Crittenton Services’ President and CEO, Kathy Szafran, served as an expert panelist at the "Trauma-Informed Approaches in School: Supporting Girls of Color and Rethinking Discipline” Conference held at the White House yesterday, Monday, September 19, 2016. The conference was hosted by the White House Council on Women and Girls, together with the U.S. Department of Education, the Georgetown Law Center on Poverty and Inequality, and the National Crittenton Foundation.
The conference built upon the Administration’s commitment to promoting policies and practices that support the needs and potential of underserved populations, including marginalized girls, young women and their families. Despite progress made over the recent years in academic achievement, access and school support, girls, and particularly girls of color, continue to disproportionately face barriers in education.
Szafran was a member of the “Exploring Trauma-Informed Approaches to Supporting Girls of Color” panel – a group of experts Rebecca Epstein, Executive Director of the Georgetown Center on Poverty and Inequality, referred to as the “Dream Team” who could help “connect the dots between trauma and school discipline.”
Szafran addressed the unique challenges that rural communities face to provide trauma-informed care in comparison with urban areas. She explained, “When you’re from rural areas there are very, very limited resources. We’re looking at crisis for young girls who have no commonality, no shared cultures. When they come into residential treatment, they feel very much alone, and when trying to create an environment for them to return back to and have a community to embrace them, frequently, it doesn’t exist.”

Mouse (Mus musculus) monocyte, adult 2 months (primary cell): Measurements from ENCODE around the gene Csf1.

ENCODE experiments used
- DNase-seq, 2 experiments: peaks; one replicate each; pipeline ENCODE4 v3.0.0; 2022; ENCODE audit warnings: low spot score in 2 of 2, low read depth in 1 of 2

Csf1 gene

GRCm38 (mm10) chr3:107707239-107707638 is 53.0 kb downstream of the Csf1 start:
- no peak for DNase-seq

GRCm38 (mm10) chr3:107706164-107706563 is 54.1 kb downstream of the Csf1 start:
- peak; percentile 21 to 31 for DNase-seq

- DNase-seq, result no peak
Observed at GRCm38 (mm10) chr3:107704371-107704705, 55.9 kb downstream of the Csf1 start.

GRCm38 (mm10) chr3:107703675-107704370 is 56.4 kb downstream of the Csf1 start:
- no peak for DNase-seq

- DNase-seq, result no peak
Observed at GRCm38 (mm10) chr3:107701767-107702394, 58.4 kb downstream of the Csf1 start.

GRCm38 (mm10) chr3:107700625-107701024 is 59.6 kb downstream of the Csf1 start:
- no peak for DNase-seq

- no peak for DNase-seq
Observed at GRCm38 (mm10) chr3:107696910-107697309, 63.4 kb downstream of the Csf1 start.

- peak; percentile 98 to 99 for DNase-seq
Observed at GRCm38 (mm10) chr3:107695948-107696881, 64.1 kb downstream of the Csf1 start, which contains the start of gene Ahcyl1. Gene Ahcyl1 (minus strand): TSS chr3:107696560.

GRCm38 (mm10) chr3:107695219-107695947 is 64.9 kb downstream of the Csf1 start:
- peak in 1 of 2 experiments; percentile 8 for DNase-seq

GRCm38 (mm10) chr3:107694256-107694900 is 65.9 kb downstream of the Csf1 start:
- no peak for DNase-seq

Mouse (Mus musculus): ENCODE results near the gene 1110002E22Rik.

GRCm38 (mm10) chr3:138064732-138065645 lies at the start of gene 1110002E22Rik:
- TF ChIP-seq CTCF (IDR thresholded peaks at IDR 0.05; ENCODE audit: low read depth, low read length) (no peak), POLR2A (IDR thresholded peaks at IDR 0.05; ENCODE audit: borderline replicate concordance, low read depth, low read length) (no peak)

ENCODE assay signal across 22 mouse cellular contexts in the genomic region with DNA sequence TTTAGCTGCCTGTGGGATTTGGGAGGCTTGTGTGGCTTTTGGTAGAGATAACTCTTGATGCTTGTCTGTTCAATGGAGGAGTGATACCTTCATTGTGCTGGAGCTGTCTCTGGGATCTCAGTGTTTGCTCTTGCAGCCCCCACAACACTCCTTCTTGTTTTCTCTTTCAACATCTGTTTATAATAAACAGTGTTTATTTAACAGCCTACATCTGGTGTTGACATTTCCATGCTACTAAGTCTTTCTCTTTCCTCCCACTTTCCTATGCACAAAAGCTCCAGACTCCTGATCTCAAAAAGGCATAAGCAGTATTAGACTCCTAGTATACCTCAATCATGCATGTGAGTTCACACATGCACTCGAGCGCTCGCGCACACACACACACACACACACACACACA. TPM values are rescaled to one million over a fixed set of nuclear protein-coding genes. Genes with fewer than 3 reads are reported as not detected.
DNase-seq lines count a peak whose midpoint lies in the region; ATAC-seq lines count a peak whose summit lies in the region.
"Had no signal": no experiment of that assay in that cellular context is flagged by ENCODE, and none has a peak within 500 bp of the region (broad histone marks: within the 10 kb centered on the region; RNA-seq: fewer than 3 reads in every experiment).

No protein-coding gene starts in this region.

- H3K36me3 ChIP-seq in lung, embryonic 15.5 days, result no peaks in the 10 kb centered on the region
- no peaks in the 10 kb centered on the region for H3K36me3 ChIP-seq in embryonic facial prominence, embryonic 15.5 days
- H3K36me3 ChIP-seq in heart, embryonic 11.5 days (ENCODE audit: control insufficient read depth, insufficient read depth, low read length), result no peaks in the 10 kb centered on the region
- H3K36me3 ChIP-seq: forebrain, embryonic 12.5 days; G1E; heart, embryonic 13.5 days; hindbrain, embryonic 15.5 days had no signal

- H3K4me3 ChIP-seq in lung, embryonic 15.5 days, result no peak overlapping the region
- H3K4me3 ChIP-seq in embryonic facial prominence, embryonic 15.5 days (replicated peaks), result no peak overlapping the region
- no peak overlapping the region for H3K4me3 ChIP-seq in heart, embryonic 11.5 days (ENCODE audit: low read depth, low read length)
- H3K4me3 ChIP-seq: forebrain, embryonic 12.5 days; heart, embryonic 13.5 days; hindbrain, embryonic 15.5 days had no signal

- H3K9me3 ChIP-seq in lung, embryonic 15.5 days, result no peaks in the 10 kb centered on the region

Szafran also spoke about Crittenton’s Trauma-Informed Elementary Schools (TIES) Program and implementing trauma-informed approaches in school. The TIES Program brings trauma-informed services to early elementary school classes, grades Pre-K through grade 1. The goal of the program is to bring early intervention to children who exhibit symptoms of chronic stress, or trauma, in the classroom—symptoms that interfere with the child’s ability to learn, such as disruptive, defensive, or withdrawn behavior. Szafran said, “Our therapists are training teachers how to observe and indicate trigger behaviors – behaviors that are indicative that a child is being affected by trauma in their home environments. The responsibility is then to help teach the teacher ways of self-help regulation within the classroom and become a bridge between the home and the school. That’s what we feel is most critical.” Szafran went on to explain that it’s a truly generational process for many children whose parents have also had very similar traumatic experiences. The TIES program is currently in its second year and has expanded into eleven WV elementary schools in Hancock, Tyler, Ohio and Wood counties.
You may also view the panel discussion at https://www.youtube.com/watch?v=Cro37ByMECo. Kathy Szafran’s panel discussion begins at the 3 hour 24 minute mark. Szafran speaks about the challenges to trauma-informed care that rural communities face at the 3 hour 38 minute 27 second mark. She also speaks about implementing trauma-informed approaches in school at the 3 hour, 59 minute, 15 second mark.